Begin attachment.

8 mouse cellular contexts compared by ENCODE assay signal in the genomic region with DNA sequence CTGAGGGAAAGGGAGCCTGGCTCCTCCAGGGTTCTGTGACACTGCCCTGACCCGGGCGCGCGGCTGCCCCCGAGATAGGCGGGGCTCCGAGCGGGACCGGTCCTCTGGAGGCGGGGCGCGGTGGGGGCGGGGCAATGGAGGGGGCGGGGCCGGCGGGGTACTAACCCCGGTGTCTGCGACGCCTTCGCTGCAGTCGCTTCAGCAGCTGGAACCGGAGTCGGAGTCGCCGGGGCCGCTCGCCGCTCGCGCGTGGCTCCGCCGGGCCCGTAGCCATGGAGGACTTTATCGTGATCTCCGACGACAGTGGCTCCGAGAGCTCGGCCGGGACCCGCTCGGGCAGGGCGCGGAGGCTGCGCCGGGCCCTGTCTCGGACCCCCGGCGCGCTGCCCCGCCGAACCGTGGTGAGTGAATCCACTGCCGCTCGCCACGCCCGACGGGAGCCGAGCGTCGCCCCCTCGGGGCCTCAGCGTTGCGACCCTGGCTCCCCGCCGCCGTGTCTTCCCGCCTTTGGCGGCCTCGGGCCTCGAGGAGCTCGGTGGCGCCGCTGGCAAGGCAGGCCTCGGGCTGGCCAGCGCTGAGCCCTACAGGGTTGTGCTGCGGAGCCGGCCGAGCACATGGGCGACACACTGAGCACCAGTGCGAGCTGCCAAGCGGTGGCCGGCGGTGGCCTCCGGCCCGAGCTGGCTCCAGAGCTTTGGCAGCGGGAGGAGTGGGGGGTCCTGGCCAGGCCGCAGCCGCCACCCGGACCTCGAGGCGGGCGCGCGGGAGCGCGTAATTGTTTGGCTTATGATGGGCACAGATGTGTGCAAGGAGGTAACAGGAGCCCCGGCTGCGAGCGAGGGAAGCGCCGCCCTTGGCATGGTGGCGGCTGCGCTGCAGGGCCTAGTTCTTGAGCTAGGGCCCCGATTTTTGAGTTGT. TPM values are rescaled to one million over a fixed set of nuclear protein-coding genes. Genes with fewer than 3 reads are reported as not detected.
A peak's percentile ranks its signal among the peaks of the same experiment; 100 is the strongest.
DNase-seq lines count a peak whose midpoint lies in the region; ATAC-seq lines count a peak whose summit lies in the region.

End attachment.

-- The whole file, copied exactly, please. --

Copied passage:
8 mouse cellular contexts compared by ENCODE assay signal in the genomic region with DNA sequence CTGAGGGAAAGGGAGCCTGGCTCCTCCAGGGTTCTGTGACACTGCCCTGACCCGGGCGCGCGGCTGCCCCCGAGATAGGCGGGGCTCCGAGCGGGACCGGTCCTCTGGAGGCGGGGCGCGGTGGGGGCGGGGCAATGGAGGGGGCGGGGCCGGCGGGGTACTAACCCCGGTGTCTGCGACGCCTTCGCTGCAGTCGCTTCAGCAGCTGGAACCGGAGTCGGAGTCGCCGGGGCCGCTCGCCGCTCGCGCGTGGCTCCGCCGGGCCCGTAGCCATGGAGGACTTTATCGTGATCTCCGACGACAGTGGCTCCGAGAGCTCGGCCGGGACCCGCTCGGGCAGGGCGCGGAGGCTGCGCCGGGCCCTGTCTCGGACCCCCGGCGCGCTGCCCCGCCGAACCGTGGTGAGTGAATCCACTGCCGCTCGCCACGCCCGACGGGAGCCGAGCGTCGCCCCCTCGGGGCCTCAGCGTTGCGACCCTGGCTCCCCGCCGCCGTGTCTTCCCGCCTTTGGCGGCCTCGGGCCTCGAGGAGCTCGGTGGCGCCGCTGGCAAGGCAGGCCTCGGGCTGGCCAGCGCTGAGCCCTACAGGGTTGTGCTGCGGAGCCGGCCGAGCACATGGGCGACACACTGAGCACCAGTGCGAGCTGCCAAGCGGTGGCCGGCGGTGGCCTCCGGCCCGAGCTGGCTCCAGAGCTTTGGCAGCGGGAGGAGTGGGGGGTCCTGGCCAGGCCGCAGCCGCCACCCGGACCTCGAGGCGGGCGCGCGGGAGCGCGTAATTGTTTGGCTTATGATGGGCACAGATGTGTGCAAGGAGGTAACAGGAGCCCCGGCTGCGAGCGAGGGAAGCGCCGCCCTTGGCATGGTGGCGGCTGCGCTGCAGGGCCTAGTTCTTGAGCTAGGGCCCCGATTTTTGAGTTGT. TPM values are rescaled to one million over a fixed set of nuclear protein-coding genes. Genes with fewer than 3 reads are reported as not detected.
A peak's percentile ranks its signal among the peaks of the same experiment; 100 is the strongest.
DNase-seq lines count a peak whose midpoint lies in the region; ATAC-seq lines count a peak whose summit lies in the region.